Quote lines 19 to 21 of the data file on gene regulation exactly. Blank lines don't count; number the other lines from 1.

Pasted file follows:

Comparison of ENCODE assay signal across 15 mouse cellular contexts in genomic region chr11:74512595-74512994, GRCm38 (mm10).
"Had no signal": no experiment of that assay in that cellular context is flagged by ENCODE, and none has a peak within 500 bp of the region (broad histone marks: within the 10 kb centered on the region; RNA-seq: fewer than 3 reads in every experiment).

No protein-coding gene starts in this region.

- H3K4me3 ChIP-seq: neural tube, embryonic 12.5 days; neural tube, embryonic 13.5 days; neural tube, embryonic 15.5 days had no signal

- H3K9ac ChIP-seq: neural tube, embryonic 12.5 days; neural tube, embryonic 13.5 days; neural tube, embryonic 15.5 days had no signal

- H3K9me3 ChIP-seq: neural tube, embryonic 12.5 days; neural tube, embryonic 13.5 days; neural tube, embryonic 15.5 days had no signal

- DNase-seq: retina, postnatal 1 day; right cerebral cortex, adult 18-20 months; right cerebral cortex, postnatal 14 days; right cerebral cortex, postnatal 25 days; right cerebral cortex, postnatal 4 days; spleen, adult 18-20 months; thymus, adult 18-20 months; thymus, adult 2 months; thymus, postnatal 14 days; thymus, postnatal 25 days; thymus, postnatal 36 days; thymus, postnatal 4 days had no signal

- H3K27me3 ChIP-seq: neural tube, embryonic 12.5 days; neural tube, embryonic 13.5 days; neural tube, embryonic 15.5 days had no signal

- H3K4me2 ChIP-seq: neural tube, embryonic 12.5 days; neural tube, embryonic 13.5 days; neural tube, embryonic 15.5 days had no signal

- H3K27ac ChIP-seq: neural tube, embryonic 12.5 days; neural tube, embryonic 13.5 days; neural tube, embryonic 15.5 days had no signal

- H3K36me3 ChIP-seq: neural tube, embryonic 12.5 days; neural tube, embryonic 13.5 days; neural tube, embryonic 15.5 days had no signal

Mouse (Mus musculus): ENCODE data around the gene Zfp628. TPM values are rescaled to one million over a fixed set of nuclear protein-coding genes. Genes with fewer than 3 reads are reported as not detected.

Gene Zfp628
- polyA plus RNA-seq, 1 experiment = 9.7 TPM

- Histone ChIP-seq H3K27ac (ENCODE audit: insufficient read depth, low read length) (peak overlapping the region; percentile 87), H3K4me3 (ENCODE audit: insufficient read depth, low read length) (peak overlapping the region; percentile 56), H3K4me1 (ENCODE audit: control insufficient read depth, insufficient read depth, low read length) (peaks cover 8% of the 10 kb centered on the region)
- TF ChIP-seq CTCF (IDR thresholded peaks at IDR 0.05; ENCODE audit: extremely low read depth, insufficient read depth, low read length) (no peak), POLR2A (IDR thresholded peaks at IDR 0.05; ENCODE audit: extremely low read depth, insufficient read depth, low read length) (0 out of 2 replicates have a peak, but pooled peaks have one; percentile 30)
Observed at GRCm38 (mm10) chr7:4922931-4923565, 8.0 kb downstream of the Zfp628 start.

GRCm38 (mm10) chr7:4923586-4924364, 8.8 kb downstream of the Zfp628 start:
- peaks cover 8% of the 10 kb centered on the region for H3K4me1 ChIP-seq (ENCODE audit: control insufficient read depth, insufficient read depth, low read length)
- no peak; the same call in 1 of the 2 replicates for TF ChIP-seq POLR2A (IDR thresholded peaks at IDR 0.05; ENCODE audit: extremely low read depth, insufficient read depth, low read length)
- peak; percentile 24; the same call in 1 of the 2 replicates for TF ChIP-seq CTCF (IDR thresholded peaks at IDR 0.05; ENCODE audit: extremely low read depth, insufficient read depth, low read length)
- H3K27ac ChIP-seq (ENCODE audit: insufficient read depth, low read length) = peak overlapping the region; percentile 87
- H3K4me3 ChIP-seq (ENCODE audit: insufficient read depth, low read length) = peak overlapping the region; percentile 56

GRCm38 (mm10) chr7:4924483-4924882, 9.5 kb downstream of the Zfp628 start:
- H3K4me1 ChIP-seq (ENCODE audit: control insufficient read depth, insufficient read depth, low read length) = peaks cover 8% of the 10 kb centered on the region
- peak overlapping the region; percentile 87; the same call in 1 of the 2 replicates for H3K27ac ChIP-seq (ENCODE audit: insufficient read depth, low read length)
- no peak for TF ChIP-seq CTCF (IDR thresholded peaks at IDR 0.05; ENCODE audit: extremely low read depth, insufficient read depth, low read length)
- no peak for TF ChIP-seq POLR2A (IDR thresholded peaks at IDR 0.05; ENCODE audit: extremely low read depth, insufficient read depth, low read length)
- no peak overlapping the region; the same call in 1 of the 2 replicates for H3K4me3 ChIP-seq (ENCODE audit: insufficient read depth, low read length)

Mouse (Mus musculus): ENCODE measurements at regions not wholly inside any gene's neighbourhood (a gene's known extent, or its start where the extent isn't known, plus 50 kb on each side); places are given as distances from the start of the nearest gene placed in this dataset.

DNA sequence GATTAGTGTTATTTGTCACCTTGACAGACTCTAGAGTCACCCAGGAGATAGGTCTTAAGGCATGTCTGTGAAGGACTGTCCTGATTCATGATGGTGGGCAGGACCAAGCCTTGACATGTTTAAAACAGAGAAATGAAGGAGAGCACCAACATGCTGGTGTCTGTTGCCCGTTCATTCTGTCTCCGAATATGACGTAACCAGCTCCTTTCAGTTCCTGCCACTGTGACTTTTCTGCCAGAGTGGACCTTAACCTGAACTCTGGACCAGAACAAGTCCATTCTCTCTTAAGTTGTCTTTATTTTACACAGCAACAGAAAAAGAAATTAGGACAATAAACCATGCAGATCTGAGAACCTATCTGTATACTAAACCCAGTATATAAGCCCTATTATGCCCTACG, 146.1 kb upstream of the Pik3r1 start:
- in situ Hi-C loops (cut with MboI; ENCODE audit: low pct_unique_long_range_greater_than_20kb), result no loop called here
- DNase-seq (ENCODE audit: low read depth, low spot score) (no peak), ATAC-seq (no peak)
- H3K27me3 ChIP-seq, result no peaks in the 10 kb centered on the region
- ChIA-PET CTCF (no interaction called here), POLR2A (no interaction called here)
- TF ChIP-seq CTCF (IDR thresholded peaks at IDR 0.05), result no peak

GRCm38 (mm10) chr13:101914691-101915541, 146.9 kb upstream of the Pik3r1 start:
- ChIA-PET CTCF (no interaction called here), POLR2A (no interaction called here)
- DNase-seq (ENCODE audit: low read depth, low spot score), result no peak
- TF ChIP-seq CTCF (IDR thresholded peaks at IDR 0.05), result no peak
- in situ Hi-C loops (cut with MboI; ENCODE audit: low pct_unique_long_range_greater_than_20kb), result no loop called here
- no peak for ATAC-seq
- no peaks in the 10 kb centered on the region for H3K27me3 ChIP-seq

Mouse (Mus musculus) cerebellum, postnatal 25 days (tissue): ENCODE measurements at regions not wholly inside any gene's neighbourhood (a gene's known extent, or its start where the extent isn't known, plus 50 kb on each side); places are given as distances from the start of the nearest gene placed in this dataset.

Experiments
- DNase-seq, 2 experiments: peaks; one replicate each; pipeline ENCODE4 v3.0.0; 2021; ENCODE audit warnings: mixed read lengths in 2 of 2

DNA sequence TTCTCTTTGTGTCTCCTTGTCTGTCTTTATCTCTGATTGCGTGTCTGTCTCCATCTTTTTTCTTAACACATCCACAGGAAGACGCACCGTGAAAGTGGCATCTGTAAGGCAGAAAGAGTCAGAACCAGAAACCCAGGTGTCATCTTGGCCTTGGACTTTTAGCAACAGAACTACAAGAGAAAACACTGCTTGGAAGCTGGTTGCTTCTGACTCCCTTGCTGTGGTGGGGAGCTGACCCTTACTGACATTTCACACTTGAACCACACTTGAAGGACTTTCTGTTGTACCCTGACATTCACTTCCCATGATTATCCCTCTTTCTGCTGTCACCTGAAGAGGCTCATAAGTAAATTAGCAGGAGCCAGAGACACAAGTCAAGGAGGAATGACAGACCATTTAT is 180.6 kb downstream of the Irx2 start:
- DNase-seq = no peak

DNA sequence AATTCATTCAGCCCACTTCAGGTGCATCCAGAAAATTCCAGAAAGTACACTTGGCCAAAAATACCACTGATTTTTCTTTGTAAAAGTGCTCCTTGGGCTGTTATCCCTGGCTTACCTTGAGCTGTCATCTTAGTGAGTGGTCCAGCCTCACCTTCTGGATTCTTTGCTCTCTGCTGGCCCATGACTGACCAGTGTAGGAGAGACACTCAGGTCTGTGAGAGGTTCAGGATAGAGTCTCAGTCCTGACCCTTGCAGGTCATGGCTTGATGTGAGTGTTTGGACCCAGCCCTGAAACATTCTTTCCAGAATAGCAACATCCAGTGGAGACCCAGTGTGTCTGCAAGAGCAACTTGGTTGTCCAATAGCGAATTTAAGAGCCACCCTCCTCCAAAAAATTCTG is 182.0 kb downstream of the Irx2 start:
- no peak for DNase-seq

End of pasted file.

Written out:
- peaks cover 8% of the 10 kb centered on the region for H3K4me1 ChIP-seq (ENCODE audit: control insufficient read depth, insufficient read depth, low read length)
- no peak; the same call in 1 of the 2 replicates for TF ChIP-seq POLR2A (IDR thresholded peaks at IDR 0.05; ENCODE audit: extremely low read depth, insufficient read depth, low read length)
- peak; percentile 24; the same call in 1 of the 2 replicates for TF ChIP-seq CTCF (IDR thresholded peaks at IDR 0.05; ENCODE audit: extremely low read depth, insufficient read depth, low read length)